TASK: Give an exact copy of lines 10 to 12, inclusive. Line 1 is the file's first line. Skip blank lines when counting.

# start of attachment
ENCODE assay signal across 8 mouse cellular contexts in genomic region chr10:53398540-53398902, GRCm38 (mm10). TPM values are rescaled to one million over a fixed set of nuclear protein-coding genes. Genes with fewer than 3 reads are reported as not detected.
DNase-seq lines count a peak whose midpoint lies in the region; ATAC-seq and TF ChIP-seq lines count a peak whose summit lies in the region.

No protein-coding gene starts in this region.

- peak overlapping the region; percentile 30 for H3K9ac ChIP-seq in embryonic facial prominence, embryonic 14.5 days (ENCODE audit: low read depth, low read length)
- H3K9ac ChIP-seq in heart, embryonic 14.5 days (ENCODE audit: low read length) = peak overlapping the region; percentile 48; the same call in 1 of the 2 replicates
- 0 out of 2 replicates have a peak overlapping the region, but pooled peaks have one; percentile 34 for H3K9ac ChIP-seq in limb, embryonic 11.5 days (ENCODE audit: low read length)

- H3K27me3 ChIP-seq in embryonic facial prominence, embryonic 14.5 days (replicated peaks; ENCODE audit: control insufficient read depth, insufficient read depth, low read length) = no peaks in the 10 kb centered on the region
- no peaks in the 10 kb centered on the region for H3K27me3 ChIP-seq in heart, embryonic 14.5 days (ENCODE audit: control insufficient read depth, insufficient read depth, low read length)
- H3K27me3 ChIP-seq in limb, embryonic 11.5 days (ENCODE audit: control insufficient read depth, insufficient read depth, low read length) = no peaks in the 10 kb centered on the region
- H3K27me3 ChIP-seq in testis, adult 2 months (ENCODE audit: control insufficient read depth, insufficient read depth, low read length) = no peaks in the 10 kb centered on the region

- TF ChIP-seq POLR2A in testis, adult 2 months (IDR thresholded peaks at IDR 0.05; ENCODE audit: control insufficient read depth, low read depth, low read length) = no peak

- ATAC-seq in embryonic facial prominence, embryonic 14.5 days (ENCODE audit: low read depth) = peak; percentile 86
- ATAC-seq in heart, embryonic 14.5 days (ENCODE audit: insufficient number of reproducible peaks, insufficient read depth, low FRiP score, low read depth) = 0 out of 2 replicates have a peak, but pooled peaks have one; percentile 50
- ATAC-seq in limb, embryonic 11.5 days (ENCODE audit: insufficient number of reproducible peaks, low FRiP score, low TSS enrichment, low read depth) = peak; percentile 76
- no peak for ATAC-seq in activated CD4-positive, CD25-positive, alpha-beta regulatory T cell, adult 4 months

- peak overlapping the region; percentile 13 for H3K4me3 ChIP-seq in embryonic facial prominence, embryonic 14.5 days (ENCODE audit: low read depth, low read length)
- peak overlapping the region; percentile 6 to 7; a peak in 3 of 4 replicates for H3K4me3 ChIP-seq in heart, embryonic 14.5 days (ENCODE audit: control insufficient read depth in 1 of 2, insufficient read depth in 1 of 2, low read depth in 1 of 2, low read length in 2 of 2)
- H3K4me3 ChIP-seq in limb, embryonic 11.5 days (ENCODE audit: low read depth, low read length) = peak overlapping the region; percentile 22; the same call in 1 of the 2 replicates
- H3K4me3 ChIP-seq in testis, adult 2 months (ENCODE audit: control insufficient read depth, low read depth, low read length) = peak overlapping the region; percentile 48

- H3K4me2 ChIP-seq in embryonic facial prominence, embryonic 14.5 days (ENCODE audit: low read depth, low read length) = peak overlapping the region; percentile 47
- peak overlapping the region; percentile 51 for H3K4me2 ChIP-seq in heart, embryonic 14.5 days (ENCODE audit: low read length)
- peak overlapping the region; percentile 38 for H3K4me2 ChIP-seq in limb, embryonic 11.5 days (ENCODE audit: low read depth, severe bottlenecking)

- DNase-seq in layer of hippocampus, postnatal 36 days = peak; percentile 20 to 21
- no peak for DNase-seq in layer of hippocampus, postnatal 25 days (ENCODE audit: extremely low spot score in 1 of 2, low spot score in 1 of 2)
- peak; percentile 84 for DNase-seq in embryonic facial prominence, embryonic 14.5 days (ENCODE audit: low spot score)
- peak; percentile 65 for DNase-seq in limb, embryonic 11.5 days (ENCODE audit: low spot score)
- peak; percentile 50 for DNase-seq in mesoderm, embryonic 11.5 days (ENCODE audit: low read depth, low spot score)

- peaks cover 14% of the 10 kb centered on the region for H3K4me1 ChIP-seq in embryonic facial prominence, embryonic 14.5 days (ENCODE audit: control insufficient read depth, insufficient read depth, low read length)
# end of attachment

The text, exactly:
- H3K27me3 ChIP-seq in testis, adult 2 months (ENCODE audit: control insufficient read depth, insufficient read depth, low read length) = no peaks in the 10 kb centered on the region

- TF ChIP-seq POLR2A in testis, adult 2 months (IDR thresholded peaks at IDR 0.05; ENCODE audit: control insufficient read depth, low read depth, low read length) = no peak

- ATAC-seq in embryonic facial prominence, embryonic 14.5 days (ENCODE audit: low read depth) = peak; percentile 86